Death and the Penguin is a novel by Ukrainian author Andrey Kurkov. It is a bleak, satirical work with surreal elements and dark humour, and is also credited by The Independent 's Lesley Chamberlain as being one of the texts to "get Russian literature going again after the post-Soviet hiatus". The novel follows the life of a young aspiring writer, Viktor Alekseyevich Zolotaryov, in a struggling post-Soviet society.

Viktor, initially aiming to write novels, gets a job writing obituaries for a local newspaper. The source of the title is Viktor's pet penguin Misha, a king penguin obtained after the local zoo in Kiev gave away its animals to those who could afford to support them. Kurkov uses Misha as a sort of mirror of and eventual source of salvation for Viktor.

Throughout the story, Misha is also lost, unhappy and generally out of his element, literally and figuratively. One of the striking themes of the novel is Viktor's tendency to go from justifiably paranoid appraisals of his increasingly dangerous position to a serene, almost childish, peace of mind. As such there are many elements of existentialist thought in the text.

Viktor's work is accepted enthusiastically by the editor-in-chief of the paper but Viktor soon finds that his obituaries are being used as a hit list for enemies of some unknown organization for which the paper is just a front. Shortly thereafter, he is left to look after Sonya, daughter of his mysterious friend Misha referred to as Misha-non-penguin in the text to differentiate him from Misha the penguin.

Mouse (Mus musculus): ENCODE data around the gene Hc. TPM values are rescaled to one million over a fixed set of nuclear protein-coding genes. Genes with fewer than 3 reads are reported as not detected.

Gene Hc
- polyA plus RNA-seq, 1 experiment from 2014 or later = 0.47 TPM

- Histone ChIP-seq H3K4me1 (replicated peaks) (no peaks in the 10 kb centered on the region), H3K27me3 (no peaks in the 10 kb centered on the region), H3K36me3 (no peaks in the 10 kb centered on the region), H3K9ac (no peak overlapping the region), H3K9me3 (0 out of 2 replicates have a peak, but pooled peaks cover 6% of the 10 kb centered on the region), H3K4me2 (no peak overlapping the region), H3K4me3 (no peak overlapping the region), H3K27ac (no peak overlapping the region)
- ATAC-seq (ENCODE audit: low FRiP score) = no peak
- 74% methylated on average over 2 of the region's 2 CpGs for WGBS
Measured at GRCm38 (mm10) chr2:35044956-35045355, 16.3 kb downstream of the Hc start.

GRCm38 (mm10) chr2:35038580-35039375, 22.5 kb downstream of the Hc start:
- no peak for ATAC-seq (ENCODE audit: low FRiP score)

He and the child develop a tenuous though tenable relationship which serves to further highlight Viktor's isolated existence. After Misha-non-penguin leaves Sonya a large sum of money, Viktor hires a nanny Nina who is the niece of his only other friend Sergey. Over time, a physical yet passionless relationship develops between Viktor and Nina and the "family" is crystallized.

The deepest emotional relationship amongst all four individuals is between Viktor and his penguin. After settling into a more or less normal life with Sonya and Nina and a lucrative side job of attending funerals of former obituary subjects with Misha, Viktor's illusion of security is undermined. He finds that an anonymous man referred in the text only as "fat man" has been following Sonya and Nina and asking them endless questions posing as an old friend.

When he tracks down his follower he finds that the fat man has become the new obituary writer and he, Viktor, has become the new obituary subject. At the same time, Misha has fallen ill and needs a heart transplant. Anonymous sponsors foot the bill but Viktor has decided that Misha is to be returned to his natural habitat in Antarctica. However, after finding that he is a marked man, Viktor decides to let the mafia take care of the penguin and he himself takes the ticket to Antarctica.

The book ends with Viktor successfully fleeing to Antarctica. As such, the actual power of his obituaries and the circumstances surrounding the ensuing deaths are only hinted at, often in the context of Viktor's own musings.